Timau (local name: Tischlbong) lies at an altitude of 820 m in the northeast of Italy on the border with Austria. According to oral tradition, miners from the Carinthian Gailtal valley and from the Weissensee settled there before the end of the 13th century – not far from the old Roman road Via Julia Augusta, which led north from Aquileia and connected Carnia and Carinthia. Linguistic considerations and evidence from place name research support this dating. The first written documents containing the toponym for Timau in the German forms Teschilbang and Teschelwanch date back to 1342 and 1375. 

Since the beginning of the 19th century, Timau has belonged to the larger municipality of Paluzza in the autonomous region of Friuli Venezia Giulia, which is now in the province of Udine, and has just over 400 inhabitants. The historical minority language spoken there, Tischlbongerisch or Timavese, is based on Southern Bavarian in a Carinthian form and, until the 1950, it was the most important means of communication in the community. 

Since then, the linguistic repertoire of the speakers has expanded over time to include the languages Italian and Friulian, which, as respectively the state language and the regionally recognized official language, have pushed back the use of the Tischlbongerisch language. Today, only the older and adult generations have language skills in all three languages, while the younger generation has little to no proficiency in the local South Bavarian variety. 

Like the other German-based language islands in the autonomous region of Friuli Venezia Giulia, the historical language minority in Timau is also protected by State Law 482 from 1999.For many years, various projects promoting the minority language have worked to preserve the cultural heritage associated with the language, which has also played an important identity-forming role over the centuries. Cultural initiatives (various folklore groups and cultural associations, the “Teresina Unfer” choir as well as school projects and publications) are intended to help preserve Tischlbongerisch, possibly as a language of the private sphere (spoken at home, with family), but at the very least as a language of identification and symbolism.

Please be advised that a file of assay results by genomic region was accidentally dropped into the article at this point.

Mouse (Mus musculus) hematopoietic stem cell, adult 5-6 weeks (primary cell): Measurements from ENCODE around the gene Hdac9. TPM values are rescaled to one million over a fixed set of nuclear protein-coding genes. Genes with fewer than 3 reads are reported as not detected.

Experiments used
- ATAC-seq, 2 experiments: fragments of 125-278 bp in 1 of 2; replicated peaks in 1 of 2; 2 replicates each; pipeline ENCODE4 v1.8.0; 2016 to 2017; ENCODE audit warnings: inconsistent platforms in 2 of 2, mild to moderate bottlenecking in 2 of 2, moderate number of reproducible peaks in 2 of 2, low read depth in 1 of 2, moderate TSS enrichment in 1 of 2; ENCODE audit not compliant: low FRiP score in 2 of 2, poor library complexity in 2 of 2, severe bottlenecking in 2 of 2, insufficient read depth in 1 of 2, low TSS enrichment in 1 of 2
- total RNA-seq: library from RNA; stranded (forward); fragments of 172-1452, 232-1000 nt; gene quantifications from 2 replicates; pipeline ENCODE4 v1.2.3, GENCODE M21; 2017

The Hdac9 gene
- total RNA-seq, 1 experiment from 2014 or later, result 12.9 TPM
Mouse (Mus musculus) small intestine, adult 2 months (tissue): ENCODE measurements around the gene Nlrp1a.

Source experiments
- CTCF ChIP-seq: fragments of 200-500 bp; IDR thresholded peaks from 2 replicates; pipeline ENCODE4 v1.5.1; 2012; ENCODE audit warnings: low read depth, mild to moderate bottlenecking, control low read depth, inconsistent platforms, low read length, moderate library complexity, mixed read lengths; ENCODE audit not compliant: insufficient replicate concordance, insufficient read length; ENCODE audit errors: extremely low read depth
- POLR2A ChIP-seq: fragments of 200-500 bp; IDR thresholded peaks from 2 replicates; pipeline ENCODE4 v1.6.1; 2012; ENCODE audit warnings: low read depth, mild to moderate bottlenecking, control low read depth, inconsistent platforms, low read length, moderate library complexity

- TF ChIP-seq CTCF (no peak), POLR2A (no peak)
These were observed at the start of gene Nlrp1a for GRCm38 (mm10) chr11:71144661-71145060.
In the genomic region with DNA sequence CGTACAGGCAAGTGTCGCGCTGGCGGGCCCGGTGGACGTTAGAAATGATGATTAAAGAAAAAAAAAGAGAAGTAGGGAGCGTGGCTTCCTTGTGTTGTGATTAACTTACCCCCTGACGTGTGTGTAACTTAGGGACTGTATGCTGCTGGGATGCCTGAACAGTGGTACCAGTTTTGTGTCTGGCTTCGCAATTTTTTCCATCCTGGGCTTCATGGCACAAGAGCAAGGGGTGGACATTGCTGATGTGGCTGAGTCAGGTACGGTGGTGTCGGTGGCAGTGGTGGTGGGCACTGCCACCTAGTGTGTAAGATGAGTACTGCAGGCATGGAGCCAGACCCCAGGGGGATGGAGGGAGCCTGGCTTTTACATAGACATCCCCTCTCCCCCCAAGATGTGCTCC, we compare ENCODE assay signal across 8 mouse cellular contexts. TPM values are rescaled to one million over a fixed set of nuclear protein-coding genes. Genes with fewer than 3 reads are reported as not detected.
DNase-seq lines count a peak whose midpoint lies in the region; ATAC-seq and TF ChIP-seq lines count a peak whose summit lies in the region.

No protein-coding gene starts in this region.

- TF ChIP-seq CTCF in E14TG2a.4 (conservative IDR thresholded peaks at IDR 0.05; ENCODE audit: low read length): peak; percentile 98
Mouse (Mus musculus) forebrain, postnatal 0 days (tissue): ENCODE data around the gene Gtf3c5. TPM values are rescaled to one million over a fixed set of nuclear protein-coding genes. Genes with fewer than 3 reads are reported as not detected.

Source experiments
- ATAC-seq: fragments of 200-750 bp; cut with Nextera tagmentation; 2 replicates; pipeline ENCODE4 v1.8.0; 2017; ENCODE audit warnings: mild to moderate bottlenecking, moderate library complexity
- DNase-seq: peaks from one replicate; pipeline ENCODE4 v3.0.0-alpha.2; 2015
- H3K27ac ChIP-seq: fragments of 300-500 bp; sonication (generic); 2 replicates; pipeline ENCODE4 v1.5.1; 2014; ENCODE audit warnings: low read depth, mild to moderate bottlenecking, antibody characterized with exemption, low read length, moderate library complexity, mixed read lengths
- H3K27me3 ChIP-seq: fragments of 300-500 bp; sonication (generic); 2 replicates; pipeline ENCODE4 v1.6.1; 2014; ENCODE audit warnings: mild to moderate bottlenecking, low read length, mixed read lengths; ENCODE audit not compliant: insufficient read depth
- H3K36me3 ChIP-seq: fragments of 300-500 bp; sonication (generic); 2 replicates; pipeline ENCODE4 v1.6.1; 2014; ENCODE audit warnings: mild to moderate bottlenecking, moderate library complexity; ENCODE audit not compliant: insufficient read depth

Further reading

  • Baum, Wilhelm (1983): Deutsche Sprachinseln in Friaul. Klagenfurt: Carinthia Verlag.
  • Cattarin, Francesca (2009): Tischlbongarisch learnan. Udine: Consorzio Universitario del Friuli.
  • Comitato unitario delle isole linguistiche storiche germaniche in Italia (a cura di) (2022): Le isole linguistiche germaniche fioriscono: Comitato Unitario 2001-2021. Bolzano: Athesia.
  • De Franceschi, Cristina (1990): L’elemento friulano nel dialetto tedesco di Timau. Master thesis, University of Udine.
  • Francescato, Giuseppe & Paola Solari Francescato (2012): Timau. Tre lingue per un paese. Re-issued and edited by Vincenzo Orioles. Galatina: Congedo Editore.
  • Geyer, Ingeborg (2018): Wortschatzentwicklung in den Sprachinseln Sappada/Pladen, Sauris/Zahre und Timau/Tischelwang im historischen Friaul. Germanistische Linguistik 239-240, 325–343.
  • Geyer, Ingeborg (1984): Die deutsche Mundart von Tischelwang in Karnien. Vienna: VWGÖ.
  • Geyer, Ingeborg, Marco Angster & Marcella Benedetti (eds.) (2014): Il tesoro linguistico delle isole germaniche in Italia / Wortschatz aus den deutschen Sprachinseln in Italien. Luserna: Comitato unitario delle isole linguistiche storiche germaniche in Italia.
  • Geyer, Ingeborg & Anna Gasser (2002): Vocabolario Timavese – Bartarpuach va Tischlbong – Wörterbuch der deutschen Mundart von Tischelwang/Timau. Vienna: Praesens.
  • Heller, Karin, Luis Thomas Prader & Christian Prezzi (eds.) (2006): Lebendige Sprachinseln. 2nd edition. Bozen: Athesia.
  • Wurzer, Bernhard (1973): Die deutschen Sprachinseln in Oberitalien. Bozen: Athesia.

Website of Timavese-speaking community